Step 8 (optional): Use automotive cleaner wax (I used a can of Mother’s that I had lying around) to lightly buff the area. Buff clean with a dry cloth. You could also use your favorite guitar cleaner for this step.
Step 9 (also optional): Use automotive finish wax (I used a can of Meguiars yellow paste wax) to really bring out the shine. You could also use your favorite guitar polish for this step.
Here’s the proof. Photo of the guitar:
IMG_2573%202.jpg

Here’s a close-up of the restored area. The area with the fingernail polish on it appears darker because I used a black Sharpie to make the white fret marker roughly circular again. It had become damaged when it was bare wood. Because the rosewood looked lighter without the finish on it, I used the marker on the whole exposed area to darken it. I wish I hadn’t done that. Overall, I would call this mini-project a success, though.
IMG_2576.jpg

Light reflecting off of it to show the single continuous glossy surface:
IMG_2577.jpg

IMG_2574.jpg

 

Tenacious T

Senior Member
Joined
Dec 14, 2007
Messages
3,809
Reaction score
1,973
Well done. Clear nail polish works great on those little touch-up's.
 

Curmudgeon

Senior Member
Joined
Jun 24, 2013
Messages
2,273
Reaction score
2,350
Really nice work! :applause:Gonna use this technique on a headstock blem on my '56GT.
 

nprenger

Junior Member
Joined
Dec 27, 2013
Messages
23
Reaction score
23
Thanks everybody! It turned out better than I expected, and it was easier than I thought it would be too.

Really nice work! :applause:Gonna use this technique on a headstock blem on my '56GT.

Let us know how it turns out. By the way, my plan is to join the P90 club with this guitar, install a Batwing pickguard to cover up the pickup routing, and add a Bigsby just for grins. I'm also going to change the wiring to 50's style and maybe try a few tonal improvements that I haven't already tried on my LP. Oh, and the pointy body is just begging for Keystone-shaped buttons on the Grovers.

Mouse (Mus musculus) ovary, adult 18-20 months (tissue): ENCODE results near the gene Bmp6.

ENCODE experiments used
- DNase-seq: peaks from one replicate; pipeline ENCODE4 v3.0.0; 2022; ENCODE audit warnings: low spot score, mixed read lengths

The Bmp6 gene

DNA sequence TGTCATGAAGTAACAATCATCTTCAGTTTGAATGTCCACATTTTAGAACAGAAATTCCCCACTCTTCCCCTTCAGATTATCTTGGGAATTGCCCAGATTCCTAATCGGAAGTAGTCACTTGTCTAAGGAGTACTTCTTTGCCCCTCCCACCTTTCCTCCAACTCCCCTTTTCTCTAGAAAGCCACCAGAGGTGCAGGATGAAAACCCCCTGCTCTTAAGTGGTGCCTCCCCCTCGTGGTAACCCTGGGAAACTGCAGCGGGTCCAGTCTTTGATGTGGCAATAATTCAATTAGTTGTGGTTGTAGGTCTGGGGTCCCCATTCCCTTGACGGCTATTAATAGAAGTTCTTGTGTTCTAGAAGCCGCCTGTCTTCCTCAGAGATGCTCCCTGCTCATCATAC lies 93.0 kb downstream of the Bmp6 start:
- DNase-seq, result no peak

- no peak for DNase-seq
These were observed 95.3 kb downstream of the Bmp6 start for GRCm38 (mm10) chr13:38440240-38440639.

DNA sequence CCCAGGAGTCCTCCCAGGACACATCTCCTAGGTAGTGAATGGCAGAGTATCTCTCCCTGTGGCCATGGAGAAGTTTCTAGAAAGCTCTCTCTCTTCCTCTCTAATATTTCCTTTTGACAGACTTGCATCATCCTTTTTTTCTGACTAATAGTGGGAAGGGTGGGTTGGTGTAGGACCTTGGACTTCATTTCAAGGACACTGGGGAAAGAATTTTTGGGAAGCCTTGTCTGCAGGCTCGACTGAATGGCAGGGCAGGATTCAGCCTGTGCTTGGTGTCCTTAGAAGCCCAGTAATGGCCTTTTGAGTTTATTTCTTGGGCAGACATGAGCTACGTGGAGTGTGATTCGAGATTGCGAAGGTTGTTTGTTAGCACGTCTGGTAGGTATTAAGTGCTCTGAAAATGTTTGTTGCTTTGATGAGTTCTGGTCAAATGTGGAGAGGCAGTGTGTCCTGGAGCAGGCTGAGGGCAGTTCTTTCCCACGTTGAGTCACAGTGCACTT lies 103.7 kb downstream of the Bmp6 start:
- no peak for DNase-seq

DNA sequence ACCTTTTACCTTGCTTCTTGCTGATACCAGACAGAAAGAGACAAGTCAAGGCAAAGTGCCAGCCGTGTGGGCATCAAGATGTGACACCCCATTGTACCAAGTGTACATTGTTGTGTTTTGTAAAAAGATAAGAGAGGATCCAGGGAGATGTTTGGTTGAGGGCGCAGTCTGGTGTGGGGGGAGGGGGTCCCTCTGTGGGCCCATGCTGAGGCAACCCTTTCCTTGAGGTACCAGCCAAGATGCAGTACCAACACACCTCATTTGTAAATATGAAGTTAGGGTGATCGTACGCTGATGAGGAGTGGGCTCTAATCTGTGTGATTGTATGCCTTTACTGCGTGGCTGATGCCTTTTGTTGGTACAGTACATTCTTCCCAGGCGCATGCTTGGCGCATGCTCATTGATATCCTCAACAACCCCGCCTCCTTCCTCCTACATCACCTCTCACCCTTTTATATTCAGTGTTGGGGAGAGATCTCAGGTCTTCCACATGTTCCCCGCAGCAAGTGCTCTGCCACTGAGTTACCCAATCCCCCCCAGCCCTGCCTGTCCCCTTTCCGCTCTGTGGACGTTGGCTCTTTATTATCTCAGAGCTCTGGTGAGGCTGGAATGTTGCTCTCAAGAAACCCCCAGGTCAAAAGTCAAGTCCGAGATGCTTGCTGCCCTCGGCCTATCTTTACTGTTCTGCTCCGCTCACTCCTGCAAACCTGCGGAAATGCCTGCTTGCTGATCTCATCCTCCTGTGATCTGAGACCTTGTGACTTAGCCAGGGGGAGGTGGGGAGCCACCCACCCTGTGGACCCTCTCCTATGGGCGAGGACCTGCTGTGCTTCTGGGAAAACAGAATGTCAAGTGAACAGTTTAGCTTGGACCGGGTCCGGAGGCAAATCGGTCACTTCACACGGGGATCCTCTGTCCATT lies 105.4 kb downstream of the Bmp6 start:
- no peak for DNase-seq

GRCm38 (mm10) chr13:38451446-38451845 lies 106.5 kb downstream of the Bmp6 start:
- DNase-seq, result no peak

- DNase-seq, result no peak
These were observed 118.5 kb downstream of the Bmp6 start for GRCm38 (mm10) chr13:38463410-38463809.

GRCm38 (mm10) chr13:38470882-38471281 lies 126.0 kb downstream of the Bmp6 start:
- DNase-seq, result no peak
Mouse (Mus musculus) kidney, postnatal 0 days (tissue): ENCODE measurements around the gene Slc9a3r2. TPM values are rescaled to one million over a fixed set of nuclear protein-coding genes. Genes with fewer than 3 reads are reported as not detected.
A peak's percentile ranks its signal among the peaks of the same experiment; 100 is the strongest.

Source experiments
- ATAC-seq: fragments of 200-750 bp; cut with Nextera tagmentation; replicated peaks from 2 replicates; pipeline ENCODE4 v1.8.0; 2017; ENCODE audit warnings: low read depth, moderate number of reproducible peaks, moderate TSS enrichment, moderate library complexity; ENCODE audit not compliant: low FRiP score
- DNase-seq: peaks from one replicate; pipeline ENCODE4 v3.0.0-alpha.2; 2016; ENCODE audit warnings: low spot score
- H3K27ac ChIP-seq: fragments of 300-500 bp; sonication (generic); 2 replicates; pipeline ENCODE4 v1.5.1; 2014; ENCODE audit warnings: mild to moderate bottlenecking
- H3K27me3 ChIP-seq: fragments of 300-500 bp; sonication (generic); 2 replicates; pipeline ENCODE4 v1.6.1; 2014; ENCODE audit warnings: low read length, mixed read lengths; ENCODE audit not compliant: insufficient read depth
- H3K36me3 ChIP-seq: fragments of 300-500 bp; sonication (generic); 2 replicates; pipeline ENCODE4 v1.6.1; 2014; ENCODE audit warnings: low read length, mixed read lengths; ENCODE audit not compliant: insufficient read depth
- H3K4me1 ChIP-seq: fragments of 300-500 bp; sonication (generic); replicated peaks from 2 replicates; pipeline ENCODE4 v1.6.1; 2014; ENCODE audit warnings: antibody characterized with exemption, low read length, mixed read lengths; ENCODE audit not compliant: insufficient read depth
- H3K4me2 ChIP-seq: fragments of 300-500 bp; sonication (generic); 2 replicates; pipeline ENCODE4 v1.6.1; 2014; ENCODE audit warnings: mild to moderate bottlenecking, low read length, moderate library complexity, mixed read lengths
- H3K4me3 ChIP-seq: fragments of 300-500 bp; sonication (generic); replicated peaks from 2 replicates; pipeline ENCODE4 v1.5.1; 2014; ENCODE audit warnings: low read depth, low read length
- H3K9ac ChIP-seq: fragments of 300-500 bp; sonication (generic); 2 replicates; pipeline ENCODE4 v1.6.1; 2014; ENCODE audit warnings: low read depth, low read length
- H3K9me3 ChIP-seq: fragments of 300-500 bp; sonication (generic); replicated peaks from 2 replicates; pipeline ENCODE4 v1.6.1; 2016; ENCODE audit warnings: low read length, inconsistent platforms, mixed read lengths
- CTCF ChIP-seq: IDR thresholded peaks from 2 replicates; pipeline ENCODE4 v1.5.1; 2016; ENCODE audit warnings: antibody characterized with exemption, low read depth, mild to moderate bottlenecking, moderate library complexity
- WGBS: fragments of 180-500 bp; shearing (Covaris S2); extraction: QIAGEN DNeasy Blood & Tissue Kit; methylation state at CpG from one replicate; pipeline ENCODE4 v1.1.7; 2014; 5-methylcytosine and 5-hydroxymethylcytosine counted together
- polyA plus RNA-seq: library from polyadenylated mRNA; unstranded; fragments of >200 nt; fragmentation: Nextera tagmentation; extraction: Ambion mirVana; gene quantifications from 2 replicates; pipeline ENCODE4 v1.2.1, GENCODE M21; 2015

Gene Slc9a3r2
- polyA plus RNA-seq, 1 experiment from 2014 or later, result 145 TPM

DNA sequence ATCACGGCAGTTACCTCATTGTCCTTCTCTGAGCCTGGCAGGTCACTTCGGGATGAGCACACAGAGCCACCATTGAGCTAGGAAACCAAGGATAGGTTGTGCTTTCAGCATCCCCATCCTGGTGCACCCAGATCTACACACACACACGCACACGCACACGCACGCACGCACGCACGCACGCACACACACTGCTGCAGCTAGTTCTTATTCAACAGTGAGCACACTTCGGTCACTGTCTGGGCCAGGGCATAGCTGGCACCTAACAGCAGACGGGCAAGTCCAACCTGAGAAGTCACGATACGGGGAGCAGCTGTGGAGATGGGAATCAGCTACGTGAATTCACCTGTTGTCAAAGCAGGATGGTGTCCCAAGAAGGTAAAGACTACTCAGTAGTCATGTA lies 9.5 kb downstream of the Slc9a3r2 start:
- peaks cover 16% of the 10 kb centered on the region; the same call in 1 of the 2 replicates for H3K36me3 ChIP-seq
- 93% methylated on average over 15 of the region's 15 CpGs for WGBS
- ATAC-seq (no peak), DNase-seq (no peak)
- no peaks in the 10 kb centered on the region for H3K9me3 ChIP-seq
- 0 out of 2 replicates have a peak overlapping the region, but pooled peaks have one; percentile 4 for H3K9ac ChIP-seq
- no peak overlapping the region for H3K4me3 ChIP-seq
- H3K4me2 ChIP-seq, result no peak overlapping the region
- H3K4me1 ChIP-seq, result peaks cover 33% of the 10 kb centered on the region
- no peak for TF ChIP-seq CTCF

Teeceman

Senior Member
Joined
Nov 29, 2013
Messages
227
Reaction score
134
Belated HNGD...
I have to agree, that is one beautiful SG.. very nice repair job too :thumb:
 

Fuelish

Senior Member
Joined
Jan 27, 2008
Messages
2,781
Reaction score
1,231
Nice DIY!!!! Nice guitar :cool: Not normally a SG fan, but that is a REALLY nice lookin' one, I could definitely live with that :) ....on second (or perhaps third) thought, it's not that I'm not a fan of SGs, it's just that I cannot afford any more guitars... at the moment. Again, ...nice guitar, great touch-up work :cool:
 

nprenger

Junior Member
Joined
Dec 27, 2013
Messages
23
Reaction score
23
This is slightly off topic, but it turns out that applying steps 5 through 9 above works really well for cleaning up oxidized polycarbonate headlight lenses, too.

The masked headlight has been polished. The opposite has not.

IMG_2582.jpg


Close-up of the unpolished headlight above after polishing:

IMG_2583.jpg
 

smac4th

Senior Member
Joined
Feb 22, 2015
Messages
201
Reaction score
71
This is slightly off topic, but it turns out that applying steps 5 through 9 above works really well for cleaning up oxidized polycarbonate headlight lenses, too.

The masked headlight has been polished. The opposite has not.

IMG_2582.jpg


Close-up of the unpolished headlight above after polishing:

IMG_2583.jpg

The head lights on my 04 passat were real bad. Just wet sanded them and used buffing compound then waxed them to protect them and they look new. Saved myself $400 by restoring them. I actually found the whole process fun.
 

nprenger

Junior Member
Joined
Dec 27, 2013
Messages
23
Reaction score
23
Great! I'm glad it worked well for you. I thought it was kind of fun, too. There isn't a whole lot of risk involved since the lenses have to be thick enough to withstand impacts from small rocks and such. If you leave some scratches, just sand and buff some more! A few bucks and a little bit of your time to improve visibility in the dark is kind of a no-brainer.
 

Latest Threads



Top